What is an Egg White?

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  • Written By: Dan Cavallari
  • Edited By: Bronwyn Harris
  • Last Modified Date: 26 February 2020
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Within an egg, there are two distinct liquids: the egg yolk and the egg white. The yolk is the primary food source for a developing embryo that can later be born as a chick, and the white -- or albumin -- is a clear liquid surrounding the yolk with the primary purpose of protecting the yolk from damage or impact. The egg white has one primary function within the egg, but as a low fat, high protein food source, the white has many uses in cooking.

The health benefits of egg whites are far reaching, allowing egg lovers to continue eating eggs without the high fat content and cholesterol associated with the yolk. The whites -- so called because the clear liquid turns white when mixed and then cooked -- contain little fat and cholesterol, making them a healthy alternative to regularly prepared eggs including the yolk.

Egg whites contain essential minerals such as potassium, magnesium,calcium, zinc, and iron. Because the whites are generally bland, they easily take on the flavors of other foods. This makes them versatile ingredients in a variety of dishes, from salads to soups, from baked goods like cookies and brownies to spicier dishes like souffles and stews.


In order to enjoy the health benefits of the egg white, you must first separate it from the yolk. This process can be somewhat tedious, but with some practice, the process becomes second nature. First, lightly crack the egg in half and hold it vertically. Then, pull off the top half of the egg shell, leaving the yolk and white in the lower half. Pour the contents of the egg from one half of the shell to the other, allowing the white to fall into a bowl below. Continue this process until only the yolk remains inside the shell and all the white has fallen into the bowl.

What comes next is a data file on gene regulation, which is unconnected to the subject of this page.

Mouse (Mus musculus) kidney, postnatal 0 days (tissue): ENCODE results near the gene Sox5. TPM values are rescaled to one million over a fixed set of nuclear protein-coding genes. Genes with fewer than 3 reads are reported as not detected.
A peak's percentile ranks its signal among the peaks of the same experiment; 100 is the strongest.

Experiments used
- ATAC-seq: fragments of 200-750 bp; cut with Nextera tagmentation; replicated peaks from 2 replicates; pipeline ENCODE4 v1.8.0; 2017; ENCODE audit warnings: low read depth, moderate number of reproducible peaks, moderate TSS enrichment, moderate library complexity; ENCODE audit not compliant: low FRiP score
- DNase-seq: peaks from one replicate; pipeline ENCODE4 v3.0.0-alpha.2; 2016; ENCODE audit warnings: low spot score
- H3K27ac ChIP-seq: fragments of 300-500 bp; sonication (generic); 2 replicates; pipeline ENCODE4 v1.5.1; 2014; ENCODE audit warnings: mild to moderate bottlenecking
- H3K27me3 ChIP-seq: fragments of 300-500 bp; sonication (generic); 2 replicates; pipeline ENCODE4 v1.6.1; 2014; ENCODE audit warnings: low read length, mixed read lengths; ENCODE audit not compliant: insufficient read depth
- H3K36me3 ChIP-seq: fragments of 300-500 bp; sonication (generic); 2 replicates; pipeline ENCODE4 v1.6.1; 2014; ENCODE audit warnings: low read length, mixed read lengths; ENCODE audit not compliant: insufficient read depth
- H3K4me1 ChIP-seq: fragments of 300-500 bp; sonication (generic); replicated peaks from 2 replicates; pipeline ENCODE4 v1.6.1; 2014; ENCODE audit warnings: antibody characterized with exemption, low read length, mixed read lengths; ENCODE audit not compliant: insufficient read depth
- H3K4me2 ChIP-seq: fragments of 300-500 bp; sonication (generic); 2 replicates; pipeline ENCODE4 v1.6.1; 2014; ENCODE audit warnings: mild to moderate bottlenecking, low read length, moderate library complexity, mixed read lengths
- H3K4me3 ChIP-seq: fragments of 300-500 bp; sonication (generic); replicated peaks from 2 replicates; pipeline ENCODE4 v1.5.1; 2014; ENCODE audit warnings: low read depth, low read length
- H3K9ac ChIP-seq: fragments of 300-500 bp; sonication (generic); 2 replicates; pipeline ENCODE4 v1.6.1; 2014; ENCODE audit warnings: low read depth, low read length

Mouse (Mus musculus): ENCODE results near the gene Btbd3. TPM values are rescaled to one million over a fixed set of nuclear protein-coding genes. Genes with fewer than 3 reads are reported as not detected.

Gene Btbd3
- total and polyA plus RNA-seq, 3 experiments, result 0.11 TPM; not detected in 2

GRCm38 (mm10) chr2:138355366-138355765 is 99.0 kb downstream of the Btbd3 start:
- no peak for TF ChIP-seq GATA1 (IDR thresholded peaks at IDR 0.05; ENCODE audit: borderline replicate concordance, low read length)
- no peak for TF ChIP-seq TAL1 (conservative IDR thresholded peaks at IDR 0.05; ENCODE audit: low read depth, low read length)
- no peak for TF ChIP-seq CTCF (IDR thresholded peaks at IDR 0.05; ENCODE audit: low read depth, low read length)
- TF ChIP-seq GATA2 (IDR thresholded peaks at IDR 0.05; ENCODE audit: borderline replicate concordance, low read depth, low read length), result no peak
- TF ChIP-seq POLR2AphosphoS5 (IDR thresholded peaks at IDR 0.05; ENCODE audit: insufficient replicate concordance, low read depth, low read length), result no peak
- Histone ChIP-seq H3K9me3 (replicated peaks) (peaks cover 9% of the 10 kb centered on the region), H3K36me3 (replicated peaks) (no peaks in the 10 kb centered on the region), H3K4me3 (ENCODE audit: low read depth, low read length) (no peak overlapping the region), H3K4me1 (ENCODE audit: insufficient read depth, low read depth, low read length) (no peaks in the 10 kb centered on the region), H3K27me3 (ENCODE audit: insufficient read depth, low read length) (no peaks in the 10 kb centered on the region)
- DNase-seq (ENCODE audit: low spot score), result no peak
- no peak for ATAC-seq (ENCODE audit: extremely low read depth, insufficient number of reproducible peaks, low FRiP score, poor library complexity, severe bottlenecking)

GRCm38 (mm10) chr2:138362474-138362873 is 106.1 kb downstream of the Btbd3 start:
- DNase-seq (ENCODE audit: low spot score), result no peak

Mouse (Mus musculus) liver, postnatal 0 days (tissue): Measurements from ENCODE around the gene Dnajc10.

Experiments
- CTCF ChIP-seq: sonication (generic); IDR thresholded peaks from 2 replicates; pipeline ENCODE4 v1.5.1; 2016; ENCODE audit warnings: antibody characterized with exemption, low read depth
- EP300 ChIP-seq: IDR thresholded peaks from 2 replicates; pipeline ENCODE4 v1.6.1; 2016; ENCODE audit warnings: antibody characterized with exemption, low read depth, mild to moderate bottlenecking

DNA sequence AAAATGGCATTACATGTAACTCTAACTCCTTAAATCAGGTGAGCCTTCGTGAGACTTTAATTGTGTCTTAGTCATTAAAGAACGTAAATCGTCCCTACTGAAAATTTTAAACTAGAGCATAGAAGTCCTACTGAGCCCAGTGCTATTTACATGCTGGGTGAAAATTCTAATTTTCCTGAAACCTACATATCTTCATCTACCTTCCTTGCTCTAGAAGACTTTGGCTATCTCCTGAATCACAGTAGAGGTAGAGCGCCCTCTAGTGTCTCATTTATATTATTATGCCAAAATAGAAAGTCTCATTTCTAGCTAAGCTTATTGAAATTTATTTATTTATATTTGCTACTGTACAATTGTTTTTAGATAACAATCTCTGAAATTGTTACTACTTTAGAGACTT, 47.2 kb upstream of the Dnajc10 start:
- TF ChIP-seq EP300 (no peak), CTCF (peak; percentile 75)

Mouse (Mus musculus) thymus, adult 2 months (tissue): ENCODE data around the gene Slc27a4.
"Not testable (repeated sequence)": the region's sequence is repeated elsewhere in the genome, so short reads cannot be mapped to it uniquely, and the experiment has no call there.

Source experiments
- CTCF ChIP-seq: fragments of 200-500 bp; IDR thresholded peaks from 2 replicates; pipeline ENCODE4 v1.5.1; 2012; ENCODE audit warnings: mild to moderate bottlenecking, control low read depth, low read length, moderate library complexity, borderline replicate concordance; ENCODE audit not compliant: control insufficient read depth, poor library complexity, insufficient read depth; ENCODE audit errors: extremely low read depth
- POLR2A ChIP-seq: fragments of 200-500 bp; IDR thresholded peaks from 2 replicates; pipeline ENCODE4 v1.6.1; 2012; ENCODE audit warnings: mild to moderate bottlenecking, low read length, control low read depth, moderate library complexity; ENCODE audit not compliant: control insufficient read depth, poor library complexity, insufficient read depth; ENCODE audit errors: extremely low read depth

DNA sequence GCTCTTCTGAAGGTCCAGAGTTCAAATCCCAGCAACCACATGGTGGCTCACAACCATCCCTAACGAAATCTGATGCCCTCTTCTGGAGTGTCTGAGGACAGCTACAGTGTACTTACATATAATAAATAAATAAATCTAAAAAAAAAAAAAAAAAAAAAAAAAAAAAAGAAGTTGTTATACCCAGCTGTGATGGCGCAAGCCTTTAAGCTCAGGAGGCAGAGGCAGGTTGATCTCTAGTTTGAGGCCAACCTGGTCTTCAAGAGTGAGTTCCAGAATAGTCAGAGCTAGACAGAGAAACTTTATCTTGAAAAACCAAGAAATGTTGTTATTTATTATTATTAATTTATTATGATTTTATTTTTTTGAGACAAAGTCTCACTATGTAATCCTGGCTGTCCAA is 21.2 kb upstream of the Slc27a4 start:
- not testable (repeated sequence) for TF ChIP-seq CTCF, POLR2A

Because of their high protein and mineral content, egg whites are recommended for chemotherapy patients; however, whites are also somewhat high in sodium, so they can be restrictive in some diets calling for low sodium content. They are a smart choice for low cholesterol recipes and egg whites can be substituted in recipes that call for whole eggs or yolks. Be sure to check measurement conversions first to find out how many egg whites you will need to substitute for a whole egg.


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Post 3

I cannot imagine scrambled eggs, my favorite egg meal, without egg yolks. The same for egg salad, another standby for me with eggs. However, I am a vegetarian, so I consider it okay for me to eat a little bit more off eggs and cheese than meat eaters because my diet is still much lower in cholesterol and fat, if I eat mostly other healthy foods, which I try to do.

Post 2

I think egg whites are delicious, however they are not quite so dense in nutrients as the egg yolks. Unless your cholesterol is very dangerously high, many doctors seem to find the occasional full egg acceptable, though eating mostly egg whites is still a good idea.

Post 1

I usually buy egg whites because I have a slightly elevated cholesterol level. Egg whites have no fat and the egg white protein helps keep you satisfied when you are trying to lose weight.

I always order egg white substitutions for my omelet at restaurants and I honestly can’t tell the difference. I usually order an egg while omelet with vegetables and I am full for hours and it is very healthy.

I know some people will mix one whole egg with a bunch of egg whites to give it a more robust flavor.

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